Like all Sachin Tendulkar fans you, too, would have loved to be in Mumbai for his farewell Test...
Yes, well, it would have been wonderful to be there. But I am in the studio doing what I do. And he’s doing what he does.
After all, duty is devotion...
Yes, I think Sachin and I are, sort of, dedicated to what we do (laughs).
When did you first hear about Sachin the batting prodigy?
Well, obviously, I knew about him when he was a teenager. It was quite unusual for such a young guy to play for the international side. That, in itself, was great. It’s been a fairy story all the way, hasn’t it? It’s just unbelievable.
You know everybody likes to talk about Sachin’s cricket. But I was very, very struck by him when we met in Mumbai (in 2005). I was sort of struck by him as a human being. That’s the extraordinary thing about him. You know, to have a common touch is a wonderful thing. He would never talk about it, I’m sure. His involvement in good things and, what I would like to say is that, in a quiet way he will do all he can do make the world a better place. We haven’t seen the last of that (laughs).
I have a feeling that he may
be able to concentrate in that area. Because
it’s not just in terms of his work with
underprivileged children or fighting cancer.
Just upping the game in schools across the
country... I really think he is going to go on
from strength to strength. A lot of people, when
they retire, sort of fade away from the picture
but I have a feeling that Sachin will be going
on making the world a better place.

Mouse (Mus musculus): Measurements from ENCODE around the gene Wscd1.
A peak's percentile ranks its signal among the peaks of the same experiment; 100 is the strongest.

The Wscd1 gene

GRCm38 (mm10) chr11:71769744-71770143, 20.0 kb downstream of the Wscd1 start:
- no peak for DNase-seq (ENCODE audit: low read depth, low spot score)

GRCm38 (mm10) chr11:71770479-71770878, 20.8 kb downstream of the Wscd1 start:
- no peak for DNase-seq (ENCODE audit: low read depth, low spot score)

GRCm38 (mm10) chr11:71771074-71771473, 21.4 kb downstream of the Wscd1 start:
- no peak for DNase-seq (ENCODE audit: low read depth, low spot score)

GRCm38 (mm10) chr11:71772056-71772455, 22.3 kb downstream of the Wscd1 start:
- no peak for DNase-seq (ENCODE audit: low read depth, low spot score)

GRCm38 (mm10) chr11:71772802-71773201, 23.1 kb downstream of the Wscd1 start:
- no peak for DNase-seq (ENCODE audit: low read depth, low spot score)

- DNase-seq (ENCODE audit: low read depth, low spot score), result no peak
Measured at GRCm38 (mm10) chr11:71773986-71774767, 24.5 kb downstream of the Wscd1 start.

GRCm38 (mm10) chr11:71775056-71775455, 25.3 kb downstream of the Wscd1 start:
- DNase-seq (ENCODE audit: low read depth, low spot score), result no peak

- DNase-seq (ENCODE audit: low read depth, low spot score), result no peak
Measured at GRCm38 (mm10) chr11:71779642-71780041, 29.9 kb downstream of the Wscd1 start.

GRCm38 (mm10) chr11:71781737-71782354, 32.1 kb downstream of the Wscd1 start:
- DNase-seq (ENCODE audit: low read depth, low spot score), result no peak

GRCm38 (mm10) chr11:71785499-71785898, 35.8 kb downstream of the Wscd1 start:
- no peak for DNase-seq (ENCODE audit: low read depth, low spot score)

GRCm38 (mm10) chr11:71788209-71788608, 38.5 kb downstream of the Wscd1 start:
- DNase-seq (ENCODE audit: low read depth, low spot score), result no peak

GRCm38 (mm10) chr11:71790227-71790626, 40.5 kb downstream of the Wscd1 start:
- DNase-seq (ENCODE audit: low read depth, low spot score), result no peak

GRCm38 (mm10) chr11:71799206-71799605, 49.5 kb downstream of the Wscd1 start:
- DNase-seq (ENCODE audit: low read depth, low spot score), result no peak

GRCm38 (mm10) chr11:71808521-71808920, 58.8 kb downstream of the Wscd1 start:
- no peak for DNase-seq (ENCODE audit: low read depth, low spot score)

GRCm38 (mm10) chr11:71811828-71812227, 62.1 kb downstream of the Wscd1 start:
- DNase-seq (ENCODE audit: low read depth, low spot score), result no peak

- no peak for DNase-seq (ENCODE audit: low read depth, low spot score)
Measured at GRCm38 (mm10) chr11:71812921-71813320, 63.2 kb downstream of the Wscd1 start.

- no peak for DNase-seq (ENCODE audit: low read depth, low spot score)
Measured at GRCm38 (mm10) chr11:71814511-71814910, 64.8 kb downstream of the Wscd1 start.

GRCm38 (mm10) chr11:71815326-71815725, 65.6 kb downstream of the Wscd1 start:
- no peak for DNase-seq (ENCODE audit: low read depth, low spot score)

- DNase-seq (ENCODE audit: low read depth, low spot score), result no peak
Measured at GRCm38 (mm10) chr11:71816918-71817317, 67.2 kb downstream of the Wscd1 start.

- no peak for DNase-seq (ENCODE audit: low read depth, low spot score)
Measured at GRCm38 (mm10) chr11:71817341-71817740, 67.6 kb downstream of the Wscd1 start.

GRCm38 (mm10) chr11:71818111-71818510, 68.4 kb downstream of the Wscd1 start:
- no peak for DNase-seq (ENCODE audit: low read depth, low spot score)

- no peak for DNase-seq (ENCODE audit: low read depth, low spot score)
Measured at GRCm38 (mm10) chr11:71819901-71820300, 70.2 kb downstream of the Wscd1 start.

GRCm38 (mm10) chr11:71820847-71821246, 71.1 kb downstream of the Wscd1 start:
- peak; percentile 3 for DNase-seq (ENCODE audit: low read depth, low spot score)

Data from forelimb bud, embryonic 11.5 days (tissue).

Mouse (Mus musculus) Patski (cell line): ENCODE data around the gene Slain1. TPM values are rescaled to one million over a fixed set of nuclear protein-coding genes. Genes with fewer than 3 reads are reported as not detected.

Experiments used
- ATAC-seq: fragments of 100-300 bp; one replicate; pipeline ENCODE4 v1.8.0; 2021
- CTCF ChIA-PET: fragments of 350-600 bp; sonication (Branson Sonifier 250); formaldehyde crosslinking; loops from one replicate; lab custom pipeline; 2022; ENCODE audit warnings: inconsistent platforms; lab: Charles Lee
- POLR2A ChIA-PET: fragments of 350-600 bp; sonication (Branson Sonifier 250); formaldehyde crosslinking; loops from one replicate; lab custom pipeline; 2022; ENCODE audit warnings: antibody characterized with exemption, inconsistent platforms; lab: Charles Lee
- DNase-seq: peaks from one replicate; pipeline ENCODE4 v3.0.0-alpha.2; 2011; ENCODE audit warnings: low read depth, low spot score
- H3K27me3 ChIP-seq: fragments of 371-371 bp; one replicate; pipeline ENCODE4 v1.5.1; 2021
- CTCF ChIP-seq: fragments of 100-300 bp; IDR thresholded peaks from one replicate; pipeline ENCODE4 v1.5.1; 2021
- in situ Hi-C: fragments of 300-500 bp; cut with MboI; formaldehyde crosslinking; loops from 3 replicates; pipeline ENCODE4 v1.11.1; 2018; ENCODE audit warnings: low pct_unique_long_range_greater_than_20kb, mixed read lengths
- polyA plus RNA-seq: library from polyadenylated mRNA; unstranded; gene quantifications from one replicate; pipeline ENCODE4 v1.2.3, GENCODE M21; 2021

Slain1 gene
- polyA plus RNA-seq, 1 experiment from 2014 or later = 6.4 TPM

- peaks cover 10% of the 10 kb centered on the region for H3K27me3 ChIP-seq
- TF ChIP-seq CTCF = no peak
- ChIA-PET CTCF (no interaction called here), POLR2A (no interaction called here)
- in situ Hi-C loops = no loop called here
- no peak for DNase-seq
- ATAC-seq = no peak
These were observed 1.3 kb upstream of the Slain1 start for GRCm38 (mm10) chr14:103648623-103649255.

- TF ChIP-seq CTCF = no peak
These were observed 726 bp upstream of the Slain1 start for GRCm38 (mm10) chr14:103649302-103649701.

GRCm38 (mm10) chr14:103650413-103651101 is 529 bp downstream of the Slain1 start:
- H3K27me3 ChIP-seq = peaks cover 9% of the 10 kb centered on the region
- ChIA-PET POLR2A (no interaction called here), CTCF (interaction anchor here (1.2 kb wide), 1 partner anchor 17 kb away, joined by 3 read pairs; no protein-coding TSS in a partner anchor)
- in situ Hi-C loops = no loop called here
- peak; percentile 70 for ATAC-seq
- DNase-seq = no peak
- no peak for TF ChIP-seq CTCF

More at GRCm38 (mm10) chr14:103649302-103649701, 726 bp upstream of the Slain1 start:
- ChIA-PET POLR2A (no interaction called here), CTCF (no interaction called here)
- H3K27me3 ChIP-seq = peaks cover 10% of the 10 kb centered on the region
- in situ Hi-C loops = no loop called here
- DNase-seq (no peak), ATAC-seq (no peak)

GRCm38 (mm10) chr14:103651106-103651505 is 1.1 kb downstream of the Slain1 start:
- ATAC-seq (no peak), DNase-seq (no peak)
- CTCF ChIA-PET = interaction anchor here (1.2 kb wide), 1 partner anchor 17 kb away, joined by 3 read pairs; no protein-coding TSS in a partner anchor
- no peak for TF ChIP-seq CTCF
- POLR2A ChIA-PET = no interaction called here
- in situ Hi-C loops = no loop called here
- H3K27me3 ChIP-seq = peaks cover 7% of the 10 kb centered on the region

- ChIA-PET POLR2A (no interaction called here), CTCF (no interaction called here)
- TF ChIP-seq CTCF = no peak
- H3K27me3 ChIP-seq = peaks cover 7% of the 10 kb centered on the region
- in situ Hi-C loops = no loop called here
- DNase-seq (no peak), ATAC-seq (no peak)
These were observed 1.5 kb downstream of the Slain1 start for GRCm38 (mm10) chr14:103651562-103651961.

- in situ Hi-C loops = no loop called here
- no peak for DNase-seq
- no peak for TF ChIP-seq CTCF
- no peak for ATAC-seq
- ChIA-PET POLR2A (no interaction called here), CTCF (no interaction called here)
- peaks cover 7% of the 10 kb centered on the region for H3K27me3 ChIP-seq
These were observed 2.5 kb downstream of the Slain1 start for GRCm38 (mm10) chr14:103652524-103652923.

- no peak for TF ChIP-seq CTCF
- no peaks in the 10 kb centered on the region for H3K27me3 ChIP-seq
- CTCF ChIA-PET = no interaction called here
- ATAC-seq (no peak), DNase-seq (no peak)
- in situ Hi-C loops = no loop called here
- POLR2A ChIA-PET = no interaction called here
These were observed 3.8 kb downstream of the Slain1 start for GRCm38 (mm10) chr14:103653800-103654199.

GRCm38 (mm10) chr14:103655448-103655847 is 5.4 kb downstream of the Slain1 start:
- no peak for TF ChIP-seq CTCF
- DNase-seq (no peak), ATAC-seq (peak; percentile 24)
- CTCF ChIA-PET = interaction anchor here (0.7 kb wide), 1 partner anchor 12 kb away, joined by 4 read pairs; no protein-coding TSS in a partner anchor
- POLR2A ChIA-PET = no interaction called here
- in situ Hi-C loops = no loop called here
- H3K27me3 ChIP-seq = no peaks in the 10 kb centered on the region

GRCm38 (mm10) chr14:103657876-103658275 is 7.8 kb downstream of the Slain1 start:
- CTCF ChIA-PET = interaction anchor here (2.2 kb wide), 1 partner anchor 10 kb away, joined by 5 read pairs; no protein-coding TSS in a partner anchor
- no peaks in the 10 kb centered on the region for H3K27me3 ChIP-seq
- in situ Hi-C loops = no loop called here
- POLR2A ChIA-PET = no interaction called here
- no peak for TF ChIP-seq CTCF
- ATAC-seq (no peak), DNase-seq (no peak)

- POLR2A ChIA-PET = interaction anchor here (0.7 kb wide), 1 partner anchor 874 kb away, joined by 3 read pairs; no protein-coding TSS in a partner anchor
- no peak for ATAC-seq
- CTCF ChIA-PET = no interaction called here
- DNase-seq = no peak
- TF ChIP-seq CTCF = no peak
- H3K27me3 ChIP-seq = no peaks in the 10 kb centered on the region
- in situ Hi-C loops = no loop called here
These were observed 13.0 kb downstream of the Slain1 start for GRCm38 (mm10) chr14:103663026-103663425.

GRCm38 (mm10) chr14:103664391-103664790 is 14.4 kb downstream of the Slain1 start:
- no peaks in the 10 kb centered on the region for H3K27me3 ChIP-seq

He is also a Member of Parliament. That would give him a great platform...
Of course, yes.
Have you watched him bat?
I never have!
So is that one of your regrets in life?
Yes, absolutely. It will be! But one of my most treasured possessions is a Sachin bat. We actually swapped a bat and a guitar! But yes, once again, I am sure you can find a lot of people to talk about the cricket. He has got an unbeatable record and is probably the greatest cricketer of all time. But I was just very impressed by the fact that he was so down to earth. Him and his wife, too.
She is a very impressive
woman. As a couple, Sachin and Anjali seemed
very, very grounded.
Do you think it’s got to do with his middle-class upbringing?
Absolutely. He did say somewhere it was his father’s influence that helped him be so. His father would be helping children along in the neighbourhood.
What about Sachin the music lover. There’s a lot of Dire Straits on his iPod!
Oh well, I am always delighted when the music I make is used in life. People use them to celebrate, people use them to mark milestones in their lives. And they use them to help get through the tough periods. And, of course, we all have tough periods. I am always very much moved by what people would say.
Did Sachin tell you that your music helped him?
(Laughs) well, I think balance is everything in Sachin’s game. Just being in the right place, mentally, is very important (in cricket). You don’t need the same piece of music every time. You need different kinds of music for different moods and different periods. Sometimes, you probably want to be having something a little more intense. And, at other times, you need something to smooth the bumps out. But I am delighted if my music has been of any use to Sachin. And I am more than delighted that he’s used the music to help him as a sportsperson and live.
Have you asked him about his favourite Dire Straits album? Which of your numbers do you think relate best to him?
I never did (laughs). But I would imagine that Going Home: Theme of the Local Hero would probably be pretty important. I would think it might relate to him. Though it’s an instrumental piece, but it would relate to his achievements. Because if Sachin’s not a hero, then who is?
Your career has spanned several decades. And Sachin played international cricket for 24 years. How tough is it to be at the top of your game for so long? And what are the ingredients that go into the making of a champion?